THE Nuclear Energy Corporation of SA (Necsa) is in a protracted battle with the auditor-general over who is responsible for the cost of decommissioning and decontaminating used nuclear material.
Necsa is arguing that it cannot be expected to take on the full burden.
Calculating the cost of decommissioning and funding it is a critical issue in the management of nuclear energy and one over which there is much contention internationally between operators, regulators and governments.
It will be a major issue for SA’s forthcoming nuclear build programme.
Decommissioning and decontamination costs are expected to be Necsa’s major expense in the future and should be reflected as a contingent liability on its balance sheet. These relate in large part to SA’s old weapons programme during apartheid days, but also to the current activities at Necsa.
The matter is one of several holding up the finalisation of Necsa’s annual financial statements for 2015, which are now four months overdue.
On Wednesday, the auditor-general’s office confirmed that it had received a letter from Necsa, saying it intended to dispute its audit opinion for the 2014-15 financial year. The office concluded its audit and issued a report to Necsa in November, but because the report had not yet been tabled in Parliament yet, it would not comment on its contents.
Necsa has two court cases against it — one to sanction CE Phumzile Tshelane and another to declare him and two remaining directors delinquent.
In court papers filed by former director Medi Mokuena, it is claimed that the auditor-general warned Necsa that it faced an adverse audit opinion for "limitation of scope" arising from the failure to provide necessary documents and information required for the audit.
The dispute over decommissioning and decontamination began several years ago.
The Department of Energy’s policy requires Necsa to have a decommissioning plan that is updated every five years, and on which a progress report is provided to the auditor-general every year.
In its report on the financial statements for 2013-14, the auditor-general cited Necsa’s failure accurately to estimate the liability of decommissioning and decontaminating of the apartheid-era nuclear programme as an emphasis of matter.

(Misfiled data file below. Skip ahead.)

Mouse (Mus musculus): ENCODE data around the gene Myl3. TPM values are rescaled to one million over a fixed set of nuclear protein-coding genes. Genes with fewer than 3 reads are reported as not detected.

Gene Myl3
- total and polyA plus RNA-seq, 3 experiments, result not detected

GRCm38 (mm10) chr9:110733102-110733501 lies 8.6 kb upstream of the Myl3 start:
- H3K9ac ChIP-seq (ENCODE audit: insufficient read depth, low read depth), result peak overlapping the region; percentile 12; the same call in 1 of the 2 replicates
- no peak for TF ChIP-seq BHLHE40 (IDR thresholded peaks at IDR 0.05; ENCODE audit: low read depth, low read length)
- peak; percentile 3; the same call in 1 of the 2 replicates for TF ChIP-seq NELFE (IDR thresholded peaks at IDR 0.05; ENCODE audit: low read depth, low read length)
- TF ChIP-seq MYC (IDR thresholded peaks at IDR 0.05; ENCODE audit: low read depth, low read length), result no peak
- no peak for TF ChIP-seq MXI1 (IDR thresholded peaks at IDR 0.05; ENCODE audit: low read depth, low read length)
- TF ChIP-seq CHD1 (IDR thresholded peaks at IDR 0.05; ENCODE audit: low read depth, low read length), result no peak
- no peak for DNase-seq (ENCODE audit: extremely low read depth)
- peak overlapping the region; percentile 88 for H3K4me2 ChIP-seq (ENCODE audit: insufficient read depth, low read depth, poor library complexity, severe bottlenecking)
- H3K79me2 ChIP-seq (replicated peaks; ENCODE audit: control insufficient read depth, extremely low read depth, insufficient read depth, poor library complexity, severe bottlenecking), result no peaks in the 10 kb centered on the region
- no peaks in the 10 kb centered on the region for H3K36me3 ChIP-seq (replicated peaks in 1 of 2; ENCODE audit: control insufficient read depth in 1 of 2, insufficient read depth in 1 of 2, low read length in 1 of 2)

At the time, the auditor-general criticised the poor quality of Necsa’s report on the liability, saying it was noncompliant and incomplete. Several documents were missing and a critical step, that of involving an independent expert to verify the methodology, was not conducted.
A final report was not submitted to the board nor to the Cabinet as it should have been.
But Necsa head of corporate services Xolisa Mabongo said in an interview on Tuesday that the dispute with the auditor-general was not over the quality of reporting, but the sharing of responsibility for the liability.
He said engagements were continuing. "The issue here is simple. This is a liability that should be shared between Necsa and the government. We need to agree what is the responsibility of Necsa and what is the responsibility of the government. There is no agreement on that at the moment," he said.
Determining the liability would be a huge undertaking, he said. "At the Pelindaba site, there are about 100 buildings. We are also talking of a period of about 50 years (in the past) and another 10 or 20 years into the future," he said. Mr Mabongo also said that the auditor-general had previously agreed with the energy department that Necsa would have 36 months to determine a methodology around the liability, which would share responsibility. But last year, during engagements around the audit, "the AG (auditor-general) had suddenly changed its position".
"We don’t know why the AG changed its position. In terms of Section 50 of the Nuclear Energy Act, the responsibility for the republic’s institutional nuclear obligations vests in the government. Necsa is only the implementing agent to discharge SA’s institutional nuclear obligations as delegated to the company," he said.
While the current dispute related to previous activities by Necsa and the ongoing programmes at Pelindaba, it has a bearing on how this issue will be dealt with in the future. "This is not directly related to new activities, but certainly as part of the new build, we will need a perspective on that."
International nuclear energy consultant and author of the World Nuclear Industry Status Report Mycle Schneider says that determining the size of the liability for decommissioning and decontamination is always contentious. "Calculating the potential costs of decommissioning differs from country to country.
"In France, for instance, the range of estimates has been very large. Regulators have tended to take the lower estimates," he says.
A lower liability estimate protects the balance sheet of the operator while a higher one could place it in jeopardy with funders.